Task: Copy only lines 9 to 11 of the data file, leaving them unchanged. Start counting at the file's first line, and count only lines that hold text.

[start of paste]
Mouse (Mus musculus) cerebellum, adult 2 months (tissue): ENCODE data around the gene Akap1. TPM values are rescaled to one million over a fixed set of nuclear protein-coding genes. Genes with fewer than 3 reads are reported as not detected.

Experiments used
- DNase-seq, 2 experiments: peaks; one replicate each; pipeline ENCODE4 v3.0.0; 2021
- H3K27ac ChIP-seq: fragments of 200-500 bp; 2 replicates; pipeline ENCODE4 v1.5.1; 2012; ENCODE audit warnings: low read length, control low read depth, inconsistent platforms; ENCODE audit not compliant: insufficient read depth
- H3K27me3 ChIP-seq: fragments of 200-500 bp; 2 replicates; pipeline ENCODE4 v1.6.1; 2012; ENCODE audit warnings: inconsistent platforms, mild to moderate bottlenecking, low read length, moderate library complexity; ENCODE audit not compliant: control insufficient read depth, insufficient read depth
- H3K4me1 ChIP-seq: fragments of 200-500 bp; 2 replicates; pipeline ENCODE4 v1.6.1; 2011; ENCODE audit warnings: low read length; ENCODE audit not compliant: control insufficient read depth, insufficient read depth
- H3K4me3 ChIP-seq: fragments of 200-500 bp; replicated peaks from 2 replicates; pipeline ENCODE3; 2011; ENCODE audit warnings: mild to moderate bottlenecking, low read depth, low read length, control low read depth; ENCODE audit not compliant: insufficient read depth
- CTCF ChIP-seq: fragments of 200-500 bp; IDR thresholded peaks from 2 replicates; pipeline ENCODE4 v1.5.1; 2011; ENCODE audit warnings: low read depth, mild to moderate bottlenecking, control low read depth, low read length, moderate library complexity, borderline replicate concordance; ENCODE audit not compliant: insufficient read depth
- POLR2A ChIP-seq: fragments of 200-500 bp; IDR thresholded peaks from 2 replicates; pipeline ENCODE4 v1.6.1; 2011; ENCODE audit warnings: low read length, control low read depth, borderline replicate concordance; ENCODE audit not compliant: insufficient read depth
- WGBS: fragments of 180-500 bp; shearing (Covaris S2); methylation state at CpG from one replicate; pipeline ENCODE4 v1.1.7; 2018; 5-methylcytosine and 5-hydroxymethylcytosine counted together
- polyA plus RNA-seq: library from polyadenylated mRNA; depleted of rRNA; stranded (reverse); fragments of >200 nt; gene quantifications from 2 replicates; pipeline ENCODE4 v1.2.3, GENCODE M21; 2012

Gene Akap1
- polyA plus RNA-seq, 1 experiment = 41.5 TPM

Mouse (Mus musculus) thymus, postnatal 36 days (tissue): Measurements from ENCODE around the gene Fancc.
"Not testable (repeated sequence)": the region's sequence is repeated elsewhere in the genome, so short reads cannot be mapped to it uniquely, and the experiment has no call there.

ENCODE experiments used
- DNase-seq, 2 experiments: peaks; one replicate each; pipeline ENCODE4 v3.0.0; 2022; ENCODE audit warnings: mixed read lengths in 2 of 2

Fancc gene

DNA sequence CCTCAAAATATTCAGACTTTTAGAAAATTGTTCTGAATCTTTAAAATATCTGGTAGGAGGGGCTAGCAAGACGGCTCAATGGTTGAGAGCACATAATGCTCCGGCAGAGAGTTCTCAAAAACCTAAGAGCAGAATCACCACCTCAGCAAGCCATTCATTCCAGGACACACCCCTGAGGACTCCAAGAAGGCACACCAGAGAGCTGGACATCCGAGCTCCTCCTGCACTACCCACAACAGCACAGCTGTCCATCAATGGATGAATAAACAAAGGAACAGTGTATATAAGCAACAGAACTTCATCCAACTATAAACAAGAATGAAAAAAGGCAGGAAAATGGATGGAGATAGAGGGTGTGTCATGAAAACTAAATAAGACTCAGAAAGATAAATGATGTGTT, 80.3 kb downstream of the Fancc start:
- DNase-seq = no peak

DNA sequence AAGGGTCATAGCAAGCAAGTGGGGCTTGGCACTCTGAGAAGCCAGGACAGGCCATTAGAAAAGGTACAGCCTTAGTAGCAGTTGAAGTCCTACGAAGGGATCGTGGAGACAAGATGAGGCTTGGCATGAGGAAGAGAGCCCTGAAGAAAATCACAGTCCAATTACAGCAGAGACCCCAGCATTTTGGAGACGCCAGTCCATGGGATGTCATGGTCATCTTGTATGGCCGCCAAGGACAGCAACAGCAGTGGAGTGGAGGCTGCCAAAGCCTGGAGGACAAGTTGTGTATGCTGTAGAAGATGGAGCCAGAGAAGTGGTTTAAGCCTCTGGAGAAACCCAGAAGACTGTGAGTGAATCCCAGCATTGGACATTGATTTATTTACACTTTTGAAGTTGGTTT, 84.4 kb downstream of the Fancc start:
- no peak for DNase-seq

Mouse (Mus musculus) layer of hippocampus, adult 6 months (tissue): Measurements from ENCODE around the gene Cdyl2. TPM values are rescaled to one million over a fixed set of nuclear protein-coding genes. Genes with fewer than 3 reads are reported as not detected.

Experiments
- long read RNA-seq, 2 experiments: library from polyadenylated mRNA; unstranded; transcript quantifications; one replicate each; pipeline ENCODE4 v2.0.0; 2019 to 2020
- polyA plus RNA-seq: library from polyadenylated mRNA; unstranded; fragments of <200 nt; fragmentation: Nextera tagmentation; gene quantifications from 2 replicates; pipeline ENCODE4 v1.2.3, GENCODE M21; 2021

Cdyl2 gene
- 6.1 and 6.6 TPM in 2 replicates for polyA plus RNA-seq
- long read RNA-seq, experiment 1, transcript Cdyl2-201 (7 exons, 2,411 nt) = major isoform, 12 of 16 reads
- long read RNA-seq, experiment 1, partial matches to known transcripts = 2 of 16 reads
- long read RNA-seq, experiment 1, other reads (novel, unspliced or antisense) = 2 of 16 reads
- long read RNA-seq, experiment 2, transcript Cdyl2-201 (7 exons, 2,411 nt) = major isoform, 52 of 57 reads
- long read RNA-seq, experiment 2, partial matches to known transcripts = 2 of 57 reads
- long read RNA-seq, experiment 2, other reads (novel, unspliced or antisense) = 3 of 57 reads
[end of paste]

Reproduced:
- POLR2A ChIP-seq: fragments of 200-500 bp; IDR thresholded peaks from 2 replicates; pipeline ENCODE4 v1.6.1; 2011; ENCODE audit warnings: low read length, control low read depth, borderline replicate concordance; ENCODE audit not compliant: insufficient read depth
- WGBS: fragments of 180-500 bp; shearing (Covaris S2); methylation state at CpG from one replicate; pipeline ENCODE4 v1.1.7; 2018; 5-methylcytosine and 5-hydroxymethylcytosine counted together
- polyA plus RNA-seq: library from polyadenylated mRNA; depleted of rRNA; stranded (reverse); fragments of >200 nt; gene quantifications from 2 replicates; pipeline ENCODE4 v1.2.3, GENCODE M21; 2012